The propeller had separated from the propeller flange and was found on the north edge of the taxiway on a 310 degree heading from the first impact mark.

The main wreckage was located about 36 feet from the north edge of the taxiway on a 340 degree heading from the initial impact. The airplane was inverted and the nose of the airplane was heading about 180 degrees.

The airplane had sustained post crash fire and impact damage. The airplane's cockpit and fuselage were destroyed by fire. The outboard sections of the left and right wings had leading edge crush damage. The right wing exhibited aft leading edge crushing throughout its span. The left wing area exhibited diagonal aft crushing from the tip to about mid-span. The empennage was intact, except for the fire damaged vertical stabilizer, and did not exhibit ground impact damage.

All flight controls remained attached to the airplane. Continuity of the flight control system was established. The flap mechanism was between the full up and the 10 degree flap position detent. The stabilator trim drum jack screw had ten exposed threads which equated to tab down, nose up trim.

The engine had sustained post crash fire and impact damage. The fuel lines, gascolator, and fuel pump were destroyed by fire. The oil cooler and lines were destroyed by fire. The propeller flange was bent due to impact damage. The crankshaft could not be rotated. The magnetos drive gears did exhibit rotation. Both magnetos produced spark when hand rotated.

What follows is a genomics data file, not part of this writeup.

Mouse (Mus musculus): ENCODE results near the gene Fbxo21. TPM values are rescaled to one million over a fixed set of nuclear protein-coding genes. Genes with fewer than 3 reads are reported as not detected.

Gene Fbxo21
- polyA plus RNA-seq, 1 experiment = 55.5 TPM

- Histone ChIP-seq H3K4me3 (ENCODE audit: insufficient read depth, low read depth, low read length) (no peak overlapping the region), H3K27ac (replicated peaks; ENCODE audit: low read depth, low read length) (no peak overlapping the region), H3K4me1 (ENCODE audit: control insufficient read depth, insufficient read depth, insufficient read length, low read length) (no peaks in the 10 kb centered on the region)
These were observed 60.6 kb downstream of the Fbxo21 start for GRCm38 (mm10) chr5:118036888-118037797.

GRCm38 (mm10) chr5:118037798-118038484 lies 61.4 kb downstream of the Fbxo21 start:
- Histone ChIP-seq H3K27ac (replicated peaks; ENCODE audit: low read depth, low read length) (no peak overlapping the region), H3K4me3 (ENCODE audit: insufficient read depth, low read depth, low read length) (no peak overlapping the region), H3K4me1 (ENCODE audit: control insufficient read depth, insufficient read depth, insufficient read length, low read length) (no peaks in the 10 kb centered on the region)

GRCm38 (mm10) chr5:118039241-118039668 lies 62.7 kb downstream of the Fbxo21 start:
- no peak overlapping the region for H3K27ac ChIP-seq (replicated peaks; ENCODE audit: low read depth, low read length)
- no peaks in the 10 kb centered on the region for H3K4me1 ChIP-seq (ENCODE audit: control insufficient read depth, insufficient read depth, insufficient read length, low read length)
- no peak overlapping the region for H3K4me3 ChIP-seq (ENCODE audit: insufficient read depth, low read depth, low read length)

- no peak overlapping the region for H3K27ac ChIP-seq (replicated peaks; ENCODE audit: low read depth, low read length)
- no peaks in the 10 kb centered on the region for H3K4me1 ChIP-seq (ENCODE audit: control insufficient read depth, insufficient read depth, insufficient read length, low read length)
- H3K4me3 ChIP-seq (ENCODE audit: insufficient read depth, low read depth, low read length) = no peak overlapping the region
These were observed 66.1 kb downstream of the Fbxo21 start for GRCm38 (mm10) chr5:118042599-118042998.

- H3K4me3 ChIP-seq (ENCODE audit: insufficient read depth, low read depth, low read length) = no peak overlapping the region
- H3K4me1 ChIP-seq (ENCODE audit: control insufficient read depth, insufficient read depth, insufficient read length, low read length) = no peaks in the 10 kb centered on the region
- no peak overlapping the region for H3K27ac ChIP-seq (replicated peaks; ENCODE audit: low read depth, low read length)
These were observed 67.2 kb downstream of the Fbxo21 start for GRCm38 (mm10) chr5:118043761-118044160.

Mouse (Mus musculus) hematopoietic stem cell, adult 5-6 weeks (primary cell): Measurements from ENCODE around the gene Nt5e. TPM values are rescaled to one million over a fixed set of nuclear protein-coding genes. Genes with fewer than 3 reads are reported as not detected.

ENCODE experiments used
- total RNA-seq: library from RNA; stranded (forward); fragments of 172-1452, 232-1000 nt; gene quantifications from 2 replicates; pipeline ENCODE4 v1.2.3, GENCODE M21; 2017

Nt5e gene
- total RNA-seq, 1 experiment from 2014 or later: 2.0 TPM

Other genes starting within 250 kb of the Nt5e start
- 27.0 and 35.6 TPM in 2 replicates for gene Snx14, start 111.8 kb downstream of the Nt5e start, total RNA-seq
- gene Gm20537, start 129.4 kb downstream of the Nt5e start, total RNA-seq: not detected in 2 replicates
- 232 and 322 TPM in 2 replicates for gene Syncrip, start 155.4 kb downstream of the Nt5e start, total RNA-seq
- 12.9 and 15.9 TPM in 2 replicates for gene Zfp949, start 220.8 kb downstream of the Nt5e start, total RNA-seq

The propeller hub and propeller flange studs and short bushing exhibited elongated holes and bent and twisted studs. The propeller blades had extensive chordwise scratches on the chamber side of the blades. The leading edge of the blades exhibited extensive nicks and gouges. The blades exhibited torsional twisting and were bent aft.

Medical and Pathological Information

An autopsy was performed on the pilot and the Metropolitan Hospital, Kalamazoo, Michigan.

A Forensic Toxicology Fatal Accident Report was prepared by the FAA Civil Aeromedical Institute. The toxicology results were negative.

Additional Information

The pilot had become a member of the flying club that operated the airplane in January of 1998. The airplane was equipped for instrument training and a witness reported that the pilot often practiced instrument flying in the airplane. The pilot's entries in his flight logbook also indicated that he had been practicing flying instrument approaches.

The manager of the fixed base operator at Three Rivers Airport reported that the airplane had flown the previous day. Prior to putting the airplane back in the hangar, the airplane was fueled with 9.3 gallons of fuel. The manager reported the tanks were "topped off," and not just fueled to the tabs.

The airplane's next flight was the flight from Three Rivers Airport to Kalamazoo.

The lineman at Kal-Aero in AZO reported that he saw the airplane taxi to Kal-Aero's ramp for parking. The lineman reported that he recognized the pilot. The lineman reported, "The purpose of the flight was to give his friends a quick ride as I had often seen him do for many other people before."

A witness reported that the airplane did not get airborne until after passing the runway 17/35 and runway 05/23 intersection. Runway 5 is 3,999 feet long. The runway 17/35 intersection is located approximately 2664 to 3108 feet from the approach end of runway 5.

The reported winds at takeoff were 250 degrees at 4 knots. The airplane departed with a 4 knot left quartering tailwind.

Parties to the investigation were the Federal Aviation Administration and the New Piper Aircraft Company.

The wreckage was released to the Kalamazoo/Battle Creek International Airport authority.

(c) 2009-2011 Lee C. Baker. For informational purposes only.